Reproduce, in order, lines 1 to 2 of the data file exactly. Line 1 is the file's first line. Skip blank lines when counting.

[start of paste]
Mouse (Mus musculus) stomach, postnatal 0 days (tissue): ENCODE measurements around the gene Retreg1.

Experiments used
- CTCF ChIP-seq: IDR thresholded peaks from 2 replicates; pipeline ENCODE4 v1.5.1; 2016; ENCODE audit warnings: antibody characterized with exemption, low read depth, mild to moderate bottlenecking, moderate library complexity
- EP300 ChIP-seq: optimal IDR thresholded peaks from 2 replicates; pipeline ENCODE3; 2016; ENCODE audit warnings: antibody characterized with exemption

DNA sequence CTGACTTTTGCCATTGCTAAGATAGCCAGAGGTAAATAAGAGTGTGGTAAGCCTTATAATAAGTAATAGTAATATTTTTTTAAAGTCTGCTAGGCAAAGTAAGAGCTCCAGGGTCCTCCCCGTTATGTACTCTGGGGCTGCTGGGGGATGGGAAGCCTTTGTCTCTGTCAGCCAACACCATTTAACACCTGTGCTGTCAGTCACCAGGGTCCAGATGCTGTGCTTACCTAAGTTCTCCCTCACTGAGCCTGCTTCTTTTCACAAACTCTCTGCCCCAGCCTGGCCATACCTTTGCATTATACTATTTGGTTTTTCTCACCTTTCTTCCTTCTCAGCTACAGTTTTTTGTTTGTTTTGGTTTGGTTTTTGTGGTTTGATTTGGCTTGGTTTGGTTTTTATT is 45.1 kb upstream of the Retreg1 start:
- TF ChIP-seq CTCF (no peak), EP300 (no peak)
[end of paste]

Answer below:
Mouse (Mus musculus) stomach, postnatal 0 days (tissue): ENCODE measurements around the gene Retreg1.

Experiments used